2.What is even worse is that the increase in assets between 2016 and 2022 were largely driven by the illegal monetary financing of government;in other words, illegal lending to government. This excessive printing and lending of money to government is the cause of the economic woes the country is currently facing(high inflation, volatility in the exchange rate, and high interest rates) as confirmed by the IMF and the World Bank.

3.In the third paragraph, the Minister again used nominal GDP figures to argue that the size of GDP had more than doubled in value from GHS219.6billion in 2016 to GHS610.2billion in 2022, without adjusting for the impact of inflation within the same period. The Minister must realize that nominal values will always rise, hence the right thing to do is to express these in real terms.

4.On the watch of this Minister, real GDP growth slowed between 2018 and 2020 and only

recovered slightly in 2021 due mainly to revenues fromthe three oil fields they inherited

as well as the massive covid-19 revenue inflows, and not due to any special expertise of

the Minister. Again, the Minister’s management of the economy worsened in 2022 and it

is projected to further deteriorate at the end of 2023 with growth projection of 1.5%.

5.Inthe same paragraph, the Minister also touted doubling revenuessince 2016, with total

revenuesincreasing from GHS32billionin 2016 to GHS96.7billionby 2022. Again,for the

comparison to be meaningful, these nominal figuresmust be expressed in real terms.At

best, these figures should be expressed as a ratio of GDP, or in other words movement of

therevenue-to-GDP ratio.Indeed,data from the Ministry of Finance shows that revenue

to-GDP on the watch of this Minister has not performed well as he claims.Even in 2015,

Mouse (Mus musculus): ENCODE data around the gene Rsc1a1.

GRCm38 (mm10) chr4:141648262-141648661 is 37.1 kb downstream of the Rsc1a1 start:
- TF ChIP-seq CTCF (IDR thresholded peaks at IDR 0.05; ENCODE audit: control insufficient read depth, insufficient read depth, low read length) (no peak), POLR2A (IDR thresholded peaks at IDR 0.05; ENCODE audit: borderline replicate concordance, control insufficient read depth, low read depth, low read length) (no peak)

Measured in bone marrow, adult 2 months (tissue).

and with all the challenges faced by the economy then, revenue to GDP was 13.2%.

Given all the resources that this government has received, including twoadditional oil wells, government’s revenue to GDP is just about 12.1%.The fiscal deficit on his watch

actually increased inspite of the covid-19 revenue windfalls, hence his claim of

increasing revenuesover the period is inconsistent with what happened to government


6.In paragraph 6, the Minister spoke about resetting the financial architecture since 2017.

The question is what the cost of doing so has been, and whether the exercise coud not

have been handled more prudentlyand at a much lesser cost and with minimal

disruptions in the financial architecture.

7.In paragraph 7, the Minister took another wrong dive stating,“However, as many central

banks, including Bank of Ghana, moved away from pursuing quantitative targets of

monetary policy towards price targets, dominance of the central bank’s balance sheet as

the key metric has waned in many economies and in academic literature as wel”.This is

entirely incorrect, both in practice and in theory. The central bank’s balance sheet